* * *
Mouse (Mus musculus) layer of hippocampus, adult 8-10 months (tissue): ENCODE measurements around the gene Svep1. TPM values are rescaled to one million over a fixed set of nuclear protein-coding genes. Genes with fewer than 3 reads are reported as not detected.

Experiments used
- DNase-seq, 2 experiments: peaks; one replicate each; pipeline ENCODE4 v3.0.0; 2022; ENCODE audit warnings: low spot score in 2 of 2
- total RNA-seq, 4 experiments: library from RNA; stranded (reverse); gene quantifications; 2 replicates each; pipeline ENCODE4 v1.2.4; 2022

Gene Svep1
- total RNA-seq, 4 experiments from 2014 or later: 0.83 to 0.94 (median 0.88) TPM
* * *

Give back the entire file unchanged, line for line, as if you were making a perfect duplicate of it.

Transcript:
Mouse (Mus musculus) layer of hippocampus, adult 8-10 months (tissue): ENCODE measurements around the gene Svep1. TPM values are rescaled to one million over a fixed set of nuclear protein-coding genes. Genes with fewer than 3 reads are reported as not detected.

Experiments used
- DNase-seq, 2 experiments: peaks; one replicate each; pipeline ENCODE4 v3.0.0; 2022; ENCODE audit warnings: low spot score in 2 of 2
- total RNA-seq, 4 experiments: library from RNA; stranded (reverse); gene quantifications; 2 replicates each; pipeline ENCODE4 v1.2.4; 2022

Gene Svep1
- total RNA-seq, 4 experiments from 2014 or later: 0.83 to 0.94 (median 0.88) TPM